I'm not saying I dislike the album, so don't let my rating of "Fiction" fool you. The question is whether or not I was impressed. So far I just think it's an okay listen overall. I normally enjoy Radiohead and Thom Yorke, but much like The King of Limbs I think this one is going to require multiple listens as it's just decent for the moment. No, it doesn't impress me, but no, it's not a bad album at all.
I sort of went back and forth on this; on one hand, I feel like the industry has passed AiC by to some degree but on the other I am impressed with what I heard off of "Hollow," their first single. Yes, it's a lot like the old Alice in Chains stuff in style but there's nothing wrong with that. I don't think that this will be a classic along the lines of Jar of Lies or Dirt but I expect that I'll be able to enjoy it quite a bit. If nothing else it should continue rock music's comeback on the charts and radio, which I consider to be a very good thing indeed.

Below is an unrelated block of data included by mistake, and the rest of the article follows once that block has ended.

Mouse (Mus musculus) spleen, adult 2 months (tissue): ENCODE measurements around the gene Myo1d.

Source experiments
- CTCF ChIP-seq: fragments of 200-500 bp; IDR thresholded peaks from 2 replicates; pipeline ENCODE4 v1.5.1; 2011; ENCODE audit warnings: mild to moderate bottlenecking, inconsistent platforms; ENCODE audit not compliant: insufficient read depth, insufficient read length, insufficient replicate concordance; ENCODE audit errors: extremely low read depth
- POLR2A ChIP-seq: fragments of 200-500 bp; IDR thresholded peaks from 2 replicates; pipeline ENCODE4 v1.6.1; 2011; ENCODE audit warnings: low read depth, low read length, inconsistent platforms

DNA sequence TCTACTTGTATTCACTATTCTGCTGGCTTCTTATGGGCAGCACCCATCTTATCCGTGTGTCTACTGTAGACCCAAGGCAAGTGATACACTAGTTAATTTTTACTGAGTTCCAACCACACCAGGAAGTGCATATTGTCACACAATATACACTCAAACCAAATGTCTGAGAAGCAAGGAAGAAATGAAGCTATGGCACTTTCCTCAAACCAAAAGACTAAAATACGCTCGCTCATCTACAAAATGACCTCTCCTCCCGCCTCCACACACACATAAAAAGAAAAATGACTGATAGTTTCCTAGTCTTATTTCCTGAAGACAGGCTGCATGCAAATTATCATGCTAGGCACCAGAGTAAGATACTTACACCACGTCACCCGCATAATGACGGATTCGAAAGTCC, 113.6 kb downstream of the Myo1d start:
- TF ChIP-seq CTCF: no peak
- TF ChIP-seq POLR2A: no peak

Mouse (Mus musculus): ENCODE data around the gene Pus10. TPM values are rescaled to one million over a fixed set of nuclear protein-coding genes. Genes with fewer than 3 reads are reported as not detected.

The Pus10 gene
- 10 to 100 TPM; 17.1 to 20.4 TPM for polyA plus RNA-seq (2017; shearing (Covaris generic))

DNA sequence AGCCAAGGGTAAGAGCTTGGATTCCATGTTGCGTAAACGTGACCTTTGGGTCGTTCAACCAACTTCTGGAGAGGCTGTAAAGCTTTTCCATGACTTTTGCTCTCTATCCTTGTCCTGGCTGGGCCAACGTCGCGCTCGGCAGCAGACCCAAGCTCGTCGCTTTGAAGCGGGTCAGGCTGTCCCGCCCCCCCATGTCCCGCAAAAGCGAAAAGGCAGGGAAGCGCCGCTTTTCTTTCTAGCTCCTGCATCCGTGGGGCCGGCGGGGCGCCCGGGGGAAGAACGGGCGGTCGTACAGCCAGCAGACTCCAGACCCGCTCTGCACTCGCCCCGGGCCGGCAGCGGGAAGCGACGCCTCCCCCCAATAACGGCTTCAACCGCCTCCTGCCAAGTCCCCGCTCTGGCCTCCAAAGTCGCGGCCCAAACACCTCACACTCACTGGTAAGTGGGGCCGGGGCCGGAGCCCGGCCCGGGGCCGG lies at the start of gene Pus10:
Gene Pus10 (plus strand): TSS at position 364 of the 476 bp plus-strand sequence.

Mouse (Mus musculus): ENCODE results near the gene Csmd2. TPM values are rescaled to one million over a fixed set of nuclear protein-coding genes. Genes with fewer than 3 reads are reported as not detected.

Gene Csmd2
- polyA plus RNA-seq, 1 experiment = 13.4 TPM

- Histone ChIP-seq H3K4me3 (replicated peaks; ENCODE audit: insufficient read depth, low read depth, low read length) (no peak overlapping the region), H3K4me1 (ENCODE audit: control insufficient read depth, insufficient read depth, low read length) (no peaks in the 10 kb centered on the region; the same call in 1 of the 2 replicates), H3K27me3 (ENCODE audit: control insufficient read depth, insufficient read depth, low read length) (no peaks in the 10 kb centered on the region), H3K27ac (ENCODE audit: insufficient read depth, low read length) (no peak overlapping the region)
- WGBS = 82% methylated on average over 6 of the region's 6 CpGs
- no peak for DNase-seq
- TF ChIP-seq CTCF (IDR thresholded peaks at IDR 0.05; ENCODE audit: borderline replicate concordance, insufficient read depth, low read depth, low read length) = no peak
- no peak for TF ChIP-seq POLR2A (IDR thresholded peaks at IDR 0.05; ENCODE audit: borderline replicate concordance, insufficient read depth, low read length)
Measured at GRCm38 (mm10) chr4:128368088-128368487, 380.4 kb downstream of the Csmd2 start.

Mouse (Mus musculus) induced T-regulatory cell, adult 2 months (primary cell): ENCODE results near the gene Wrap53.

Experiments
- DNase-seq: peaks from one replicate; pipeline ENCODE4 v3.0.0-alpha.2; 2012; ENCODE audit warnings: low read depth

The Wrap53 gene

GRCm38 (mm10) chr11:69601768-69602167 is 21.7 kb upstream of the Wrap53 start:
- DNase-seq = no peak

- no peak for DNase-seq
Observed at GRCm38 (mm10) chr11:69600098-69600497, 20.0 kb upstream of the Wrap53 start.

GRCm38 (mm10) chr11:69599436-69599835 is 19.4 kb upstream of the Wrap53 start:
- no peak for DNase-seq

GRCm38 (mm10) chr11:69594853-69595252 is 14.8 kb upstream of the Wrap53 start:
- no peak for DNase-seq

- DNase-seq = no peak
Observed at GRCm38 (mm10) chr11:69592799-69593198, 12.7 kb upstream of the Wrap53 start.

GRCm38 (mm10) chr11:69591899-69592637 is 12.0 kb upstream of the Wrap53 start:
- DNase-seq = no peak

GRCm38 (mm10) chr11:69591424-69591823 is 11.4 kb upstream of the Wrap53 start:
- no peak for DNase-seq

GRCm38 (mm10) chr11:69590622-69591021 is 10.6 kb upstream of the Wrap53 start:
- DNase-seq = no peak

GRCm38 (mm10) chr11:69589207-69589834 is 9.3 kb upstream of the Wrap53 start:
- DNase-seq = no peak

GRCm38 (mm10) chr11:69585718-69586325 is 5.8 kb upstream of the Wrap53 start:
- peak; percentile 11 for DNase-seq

Joseph Lee: FACT.
Considering AiC are one of my favorite bands, in any incarnation, I'm going to have to agree here. I really, really liked Black Gives Way To Blue and I'm enjoying William DuVall's run with the band. Is DuVall Layne Staley? Hell no. No one will ever be Layne Staley. But this version of AiC is pretty good and if "Hollow" is any indication, their next album will be good as well.
Score Card: 4 for 6
Anything you agree with? Disagree with? Sound off in the comment section.